Reasons Why

Reasons Why

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Reasons Why first argues that what philosophers are really after, or at least should be after, when they seek a theory of explanation, is a theory of answers to why-questions. It then advances a thesis about what form a theory of answers to why-questions should take: a theory of answers to why-questions should say what it takes for one fact to be a reason why another fact obtains. The book's main thesis, then, is a theory of reasons why. Every reason why
some event happened is either a cause, or a ground, of that event. Challenging this thesis are many examples philosophers have thought they have found of "non-causal explanations." Reasons Why uses two ideas to show that these examples are not counterexamples to the theory it defends. First is the idea that not
every part of a good response to a why-question is part of an answer to that why-question. Second is the idea that not every reason why something is a reason why an event happened is itself a reason why that event happened. In the book's final chapter its theory of reasons why is extended to cover teleological answers to why-questions, and answers to why-questions that give an agent's reason for acting.
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Product details

  • Paperback | 208 pages
  • 148 x 216 x 11mm | 266g
  • Oxford, United Kingdom
  • English
  • Reprint
  • 0198822472
  • 9780198822479
  • 2,328,969

Table of contents

1: A Few Opening Remarks
2: From Explanations to Why-Questions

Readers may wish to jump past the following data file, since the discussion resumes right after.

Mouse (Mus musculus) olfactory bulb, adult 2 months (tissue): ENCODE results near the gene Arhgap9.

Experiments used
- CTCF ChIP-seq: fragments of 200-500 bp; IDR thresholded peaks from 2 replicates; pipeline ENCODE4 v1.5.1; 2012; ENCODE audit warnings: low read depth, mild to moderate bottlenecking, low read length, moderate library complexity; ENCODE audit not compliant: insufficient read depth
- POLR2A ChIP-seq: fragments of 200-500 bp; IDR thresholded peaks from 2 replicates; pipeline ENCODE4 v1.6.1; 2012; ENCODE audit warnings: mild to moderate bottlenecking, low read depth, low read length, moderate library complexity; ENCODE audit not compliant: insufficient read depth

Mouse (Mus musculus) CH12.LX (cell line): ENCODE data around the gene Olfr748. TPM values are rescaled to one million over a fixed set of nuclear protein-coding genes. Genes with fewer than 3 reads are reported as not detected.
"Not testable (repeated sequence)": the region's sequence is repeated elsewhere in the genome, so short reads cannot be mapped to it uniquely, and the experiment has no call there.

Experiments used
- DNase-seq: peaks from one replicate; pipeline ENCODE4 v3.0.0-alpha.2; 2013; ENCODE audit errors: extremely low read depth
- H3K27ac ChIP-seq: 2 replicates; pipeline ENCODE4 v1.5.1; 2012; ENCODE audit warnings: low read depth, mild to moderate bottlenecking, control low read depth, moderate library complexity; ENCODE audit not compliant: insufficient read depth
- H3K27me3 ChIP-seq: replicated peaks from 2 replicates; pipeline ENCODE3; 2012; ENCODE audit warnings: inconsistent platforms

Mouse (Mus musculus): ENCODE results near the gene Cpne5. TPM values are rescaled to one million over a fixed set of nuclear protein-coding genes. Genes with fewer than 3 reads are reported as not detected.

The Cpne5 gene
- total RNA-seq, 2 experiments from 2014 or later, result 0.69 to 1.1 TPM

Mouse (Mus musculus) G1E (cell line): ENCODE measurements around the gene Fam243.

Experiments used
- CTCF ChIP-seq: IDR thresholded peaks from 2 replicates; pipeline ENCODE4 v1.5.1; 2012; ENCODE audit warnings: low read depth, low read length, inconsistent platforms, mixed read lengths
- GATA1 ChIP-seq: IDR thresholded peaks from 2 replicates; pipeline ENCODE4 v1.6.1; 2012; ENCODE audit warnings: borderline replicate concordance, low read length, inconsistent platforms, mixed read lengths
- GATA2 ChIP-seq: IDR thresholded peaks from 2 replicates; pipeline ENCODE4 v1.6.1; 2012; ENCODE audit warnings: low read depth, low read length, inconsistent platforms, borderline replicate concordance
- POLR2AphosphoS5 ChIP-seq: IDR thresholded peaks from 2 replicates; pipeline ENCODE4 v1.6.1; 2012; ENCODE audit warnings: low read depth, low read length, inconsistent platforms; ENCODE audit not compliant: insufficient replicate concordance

3: Reasons Why are Causes or Grounds
4: Levels of Reasons Why
5: Applications
6: Teleology and Reasons for Action
7: Conclusion
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Review quote

Bradford Skow's elegant and tightly argued book goes very much against the prevailing tide of recent discussions of scientific explanation. While many emphasize the pluralism and contextualism of explanatory practice, Skow offers a remarkably simple account of explanation for events: the reasons why an event occurs are always either causes or grounds of that event. Skow's defense of this account is ingenious and worth taking seriously...Skow offers an innovative and
refreshing intervention in debates about explanation and reasons why. His approach will surely be of interest to those sympathetic to Lewis' work on explanation and to those with a stake in integrating causes and grounds into a coherent metaphysical picture. * Christopher Pincock, Notre Dame Philosophical Review *
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About Bradford Skow

Bradford Skow earned his BA from Oberlin College and his PhD from New York University. He is the author of Objective Becoming, published by Oxford University Press.
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